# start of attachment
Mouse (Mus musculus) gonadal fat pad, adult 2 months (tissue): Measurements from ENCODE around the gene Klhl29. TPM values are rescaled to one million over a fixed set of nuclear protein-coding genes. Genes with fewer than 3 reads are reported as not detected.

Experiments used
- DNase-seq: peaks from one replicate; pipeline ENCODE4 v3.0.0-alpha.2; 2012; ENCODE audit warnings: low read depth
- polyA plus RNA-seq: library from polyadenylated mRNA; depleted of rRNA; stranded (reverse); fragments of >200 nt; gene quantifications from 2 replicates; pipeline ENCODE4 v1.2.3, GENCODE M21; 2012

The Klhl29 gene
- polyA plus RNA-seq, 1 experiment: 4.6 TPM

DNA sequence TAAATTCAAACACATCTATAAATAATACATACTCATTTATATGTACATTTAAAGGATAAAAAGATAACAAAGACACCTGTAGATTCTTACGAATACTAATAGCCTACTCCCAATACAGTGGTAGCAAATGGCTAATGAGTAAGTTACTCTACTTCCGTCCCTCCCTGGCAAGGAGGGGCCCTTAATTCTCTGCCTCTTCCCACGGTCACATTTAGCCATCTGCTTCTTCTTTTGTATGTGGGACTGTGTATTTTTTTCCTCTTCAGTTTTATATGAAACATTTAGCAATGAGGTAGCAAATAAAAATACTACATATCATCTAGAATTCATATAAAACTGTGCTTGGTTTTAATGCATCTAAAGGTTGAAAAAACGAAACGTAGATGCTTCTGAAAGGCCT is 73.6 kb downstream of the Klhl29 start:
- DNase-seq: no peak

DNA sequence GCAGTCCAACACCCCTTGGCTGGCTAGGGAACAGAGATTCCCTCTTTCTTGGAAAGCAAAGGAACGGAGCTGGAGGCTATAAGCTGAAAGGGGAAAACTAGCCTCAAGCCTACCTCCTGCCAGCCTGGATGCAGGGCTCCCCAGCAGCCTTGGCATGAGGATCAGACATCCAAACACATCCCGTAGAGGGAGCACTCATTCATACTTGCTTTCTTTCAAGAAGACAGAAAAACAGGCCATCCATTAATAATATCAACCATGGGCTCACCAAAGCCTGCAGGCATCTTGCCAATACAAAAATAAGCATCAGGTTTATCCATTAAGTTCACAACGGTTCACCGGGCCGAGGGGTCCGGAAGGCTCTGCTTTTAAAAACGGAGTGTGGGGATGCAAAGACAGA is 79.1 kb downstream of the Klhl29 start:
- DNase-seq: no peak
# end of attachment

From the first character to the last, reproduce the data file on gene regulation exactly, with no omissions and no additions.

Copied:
Mouse (Mus musculus) gonadal fat pad, adult 2 months (tissue): Measurements from ENCODE around the gene Klhl29. TPM values are rescaled to one million over a fixed set of nuclear protein-coding genes. Genes with fewer than 3 reads are reported as not detected.

Experiments used
- DNase-seq: peaks from one replicate; pipeline ENCODE4 v3.0.0-alpha.2; 2012; ENCODE audit warnings: low read depth
- polyA plus RNA-seq: library from polyadenylated mRNA; depleted of rRNA; stranded (reverse); fragments of >200 nt; gene quantifications from 2 replicates; pipeline ENCODE4 v1.2.3, GENCODE M21; 2012

The Klhl29 gene
- polyA plus RNA-seq, 1 experiment: 4.6 TPM

DNA sequence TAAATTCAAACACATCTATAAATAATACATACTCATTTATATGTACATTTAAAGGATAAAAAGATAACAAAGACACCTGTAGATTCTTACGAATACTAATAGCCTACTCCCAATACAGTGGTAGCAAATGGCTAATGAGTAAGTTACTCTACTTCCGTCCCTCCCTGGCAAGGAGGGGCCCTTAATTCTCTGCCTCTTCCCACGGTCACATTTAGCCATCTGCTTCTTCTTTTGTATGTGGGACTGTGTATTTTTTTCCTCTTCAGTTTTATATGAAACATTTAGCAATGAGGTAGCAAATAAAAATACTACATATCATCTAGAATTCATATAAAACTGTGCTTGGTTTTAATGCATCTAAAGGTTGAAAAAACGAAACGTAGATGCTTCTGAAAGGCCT is 73.6 kb downstream of the Klhl29 start:
- DNase-seq: no peak

DNA sequence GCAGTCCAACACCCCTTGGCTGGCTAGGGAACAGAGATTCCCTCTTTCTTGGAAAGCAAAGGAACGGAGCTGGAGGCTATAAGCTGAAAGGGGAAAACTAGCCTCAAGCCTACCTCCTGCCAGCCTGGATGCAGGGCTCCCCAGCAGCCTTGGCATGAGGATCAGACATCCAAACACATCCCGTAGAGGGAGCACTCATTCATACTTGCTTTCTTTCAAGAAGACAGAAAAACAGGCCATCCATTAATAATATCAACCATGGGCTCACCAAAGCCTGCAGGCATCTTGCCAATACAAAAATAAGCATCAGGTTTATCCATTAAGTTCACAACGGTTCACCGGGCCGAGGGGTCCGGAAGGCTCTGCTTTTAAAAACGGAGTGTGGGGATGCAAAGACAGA is 79.1 kb downstream of the Klhl29 start:
- DNase-seq: no peak